Wednesday, December 30, 2009

Exercising racehorses in Ireland


I've spent some time living and working overseas, and the best parts were always searching out horses to ride. I thought I would to through my old pics, scan some in, and post them here.

Country #1: Ireland

After graduating from college in 1994 I spent the summer running the horse program at YMCA's Camp Reed and then decided I needed to get out of Spokane. In October I spent all my money on a ticket to Ireland because I figured they spoke english there. Ha! Once I got there I had no money, so I lied and said I knew how to ride racehorses. I got a job as an exercise groom at Rathbride Yard owned by D.K. Weld in Newbridge, County Kildare. This yard (and all of them) were near the Curragh- which was a huge, huge, huge open grassy area that all the race trainers took their horses to to train. The grasses grew sideways and into each other and made fabulous footing.

Me on the old and seasoned 4-year-old Royal Carlton. Billy is next to us, he started the babies. While I was there a filly flipped over when he was driving her and broke her pelvis. Rather than euthanizing her they propped her up on hay bales so her feet could barely touch the ground. When I left she was still there healing, the vet said she wouldn't ever race but might be used for something else.

Who's riding who in which lot. I almost always rode Royal Carlton and led the pack. Problems would arise when I couldn't understand a single word the trainer was yelling at me to do- have you ever heard a thick Irish accent?? I'd have to turn around and ask one of the jockys behind me what he said. As we were galloping figure 8's out in the field.

We'd ride one lot, have tea (which Rene packed for me. It consisted of a thick butter sandwich with a piece of cheese in it), ride 2 more lots, have lunch, then chores until we left. Then I would often end up walking home 1-2 miles in sleeting rain in my rubber boots.

We'd muck the stall, then get our horse ready. Royal Carlton in his box.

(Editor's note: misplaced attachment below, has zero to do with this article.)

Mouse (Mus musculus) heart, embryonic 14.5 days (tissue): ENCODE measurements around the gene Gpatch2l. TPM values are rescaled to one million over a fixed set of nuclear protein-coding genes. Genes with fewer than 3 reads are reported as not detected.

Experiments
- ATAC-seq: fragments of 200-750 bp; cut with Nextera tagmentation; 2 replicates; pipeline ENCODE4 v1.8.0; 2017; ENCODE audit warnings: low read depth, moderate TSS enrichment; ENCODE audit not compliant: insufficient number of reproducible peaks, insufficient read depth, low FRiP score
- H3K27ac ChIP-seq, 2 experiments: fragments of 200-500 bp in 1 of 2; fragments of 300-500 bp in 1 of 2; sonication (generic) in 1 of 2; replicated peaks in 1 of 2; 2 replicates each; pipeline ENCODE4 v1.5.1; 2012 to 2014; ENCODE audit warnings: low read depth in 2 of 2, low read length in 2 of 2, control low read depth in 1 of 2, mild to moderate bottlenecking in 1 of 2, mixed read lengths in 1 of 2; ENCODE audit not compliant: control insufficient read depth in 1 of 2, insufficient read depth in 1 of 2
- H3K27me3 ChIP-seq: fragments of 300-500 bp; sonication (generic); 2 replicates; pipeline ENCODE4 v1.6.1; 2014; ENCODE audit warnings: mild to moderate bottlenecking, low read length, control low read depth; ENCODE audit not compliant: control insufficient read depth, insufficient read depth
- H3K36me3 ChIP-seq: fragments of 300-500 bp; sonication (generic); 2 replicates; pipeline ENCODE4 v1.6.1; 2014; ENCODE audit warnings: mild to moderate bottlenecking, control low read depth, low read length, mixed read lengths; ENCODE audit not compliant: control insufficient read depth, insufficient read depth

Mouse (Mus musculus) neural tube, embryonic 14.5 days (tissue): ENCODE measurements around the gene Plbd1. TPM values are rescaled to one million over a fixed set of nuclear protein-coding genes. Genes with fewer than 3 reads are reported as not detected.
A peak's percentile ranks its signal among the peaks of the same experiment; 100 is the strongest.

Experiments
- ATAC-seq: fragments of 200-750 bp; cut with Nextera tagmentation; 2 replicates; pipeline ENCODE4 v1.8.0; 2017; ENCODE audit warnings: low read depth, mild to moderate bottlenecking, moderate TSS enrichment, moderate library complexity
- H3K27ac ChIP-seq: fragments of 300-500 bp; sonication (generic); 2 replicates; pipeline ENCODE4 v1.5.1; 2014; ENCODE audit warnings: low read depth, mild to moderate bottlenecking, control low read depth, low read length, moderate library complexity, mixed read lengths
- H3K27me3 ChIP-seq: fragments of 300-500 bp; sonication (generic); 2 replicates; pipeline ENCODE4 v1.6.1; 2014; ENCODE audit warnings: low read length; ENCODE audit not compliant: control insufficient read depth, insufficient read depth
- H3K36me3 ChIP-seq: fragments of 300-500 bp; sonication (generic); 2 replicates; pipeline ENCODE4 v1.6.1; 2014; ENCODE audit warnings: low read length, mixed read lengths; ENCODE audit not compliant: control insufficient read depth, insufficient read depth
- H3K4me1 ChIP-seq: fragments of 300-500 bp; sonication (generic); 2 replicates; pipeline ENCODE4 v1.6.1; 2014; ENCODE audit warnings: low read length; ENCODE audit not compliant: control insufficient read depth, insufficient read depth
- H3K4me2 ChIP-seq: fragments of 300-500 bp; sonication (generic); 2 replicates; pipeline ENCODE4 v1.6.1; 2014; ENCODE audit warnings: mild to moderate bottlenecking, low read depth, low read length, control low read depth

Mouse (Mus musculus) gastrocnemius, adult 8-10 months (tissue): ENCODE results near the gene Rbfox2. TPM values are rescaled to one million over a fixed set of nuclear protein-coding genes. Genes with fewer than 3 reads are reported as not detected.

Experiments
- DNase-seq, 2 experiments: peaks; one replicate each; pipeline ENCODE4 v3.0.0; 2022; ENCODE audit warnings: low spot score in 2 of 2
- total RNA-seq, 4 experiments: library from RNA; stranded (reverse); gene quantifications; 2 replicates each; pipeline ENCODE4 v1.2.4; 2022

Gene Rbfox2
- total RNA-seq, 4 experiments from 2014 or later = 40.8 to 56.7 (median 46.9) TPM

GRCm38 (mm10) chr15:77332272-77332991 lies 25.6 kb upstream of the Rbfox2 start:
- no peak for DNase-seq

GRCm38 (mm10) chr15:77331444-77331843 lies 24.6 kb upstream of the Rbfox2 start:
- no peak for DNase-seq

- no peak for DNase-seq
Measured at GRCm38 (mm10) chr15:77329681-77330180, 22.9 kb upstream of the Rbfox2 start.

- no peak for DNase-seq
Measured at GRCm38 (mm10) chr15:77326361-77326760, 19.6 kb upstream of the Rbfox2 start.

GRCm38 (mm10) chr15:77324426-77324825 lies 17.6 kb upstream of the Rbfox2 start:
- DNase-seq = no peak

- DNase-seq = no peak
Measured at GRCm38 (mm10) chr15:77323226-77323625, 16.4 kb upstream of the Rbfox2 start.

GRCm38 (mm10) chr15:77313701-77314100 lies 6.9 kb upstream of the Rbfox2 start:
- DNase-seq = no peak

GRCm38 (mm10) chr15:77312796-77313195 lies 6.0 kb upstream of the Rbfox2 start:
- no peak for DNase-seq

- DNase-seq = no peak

Part of the Yard.
Me & RC on the 7 furlong long track.
This is Bernie on one of the babies. She was mean and snarky (like most of the girls there) and took every opportunity she could to point out how I didn't fit in.

The babies didn't have real names yet, they were just called their sire's name and then "colt" or "filly". This was the "Bluebird colt".

Trainer Jack Coates. He seemed like a pretty good guy even though he eventually figured out I didn't know what I was doing and fired me. I lasted 3 months though! We were galloping around the track and one of the new kid's horse got away from him and passed us. Royal Carlton figured it was time to race and I couldn't stop him. I rarely get scared on horses, but I was then. I couldn't stop or even slow down, and I knew if he spooked or went sideways even a tiny bit I'd be thrown off and die. I just hung onto his mane and prayed for him to keep going straight as he gathered speed with every stride.

Steamy horses after a workout. The jockeys that helped ride the babies were really nice and would always ride next to me for a chat as we were walking around cooling them off. J.O. is on the bay with the blaze, charming ole chap.


Got sheep? Don't have fences? No problem! Just spray paint them so we know who belongs to who.

My diggs. I rented a small room out in Rene and Dennis Reed's home. It's the one in the middle with the car.

The view from my window.

Their daughter Jeanette and her boyfriend Stephen would come and pick me up on weekends for all kinds of adventures. Here Jeanette and I are with John in Belfast, Northern Ireland. John rode for Ireland's National Showjumping team (or something like that). He took me cross counry jumping one day on little matching chestnut sporthorses- what a blast!

Stephen, me, and John. Going for a hike on the "mountain". Which was really a big hill.

THIS WAS FUN. Stephen, John, and I rented horses out in Phoenix Park, Dublin. Look at their feet!

Back again- Me, John, and Stephen heading out for a ride in the park.

John and Stephen. Wearing helmets while on horses is the law in Ireland. Now that I look at this picture I notice that John's helmet doesn't even have a chinstrap... cheeky monkey.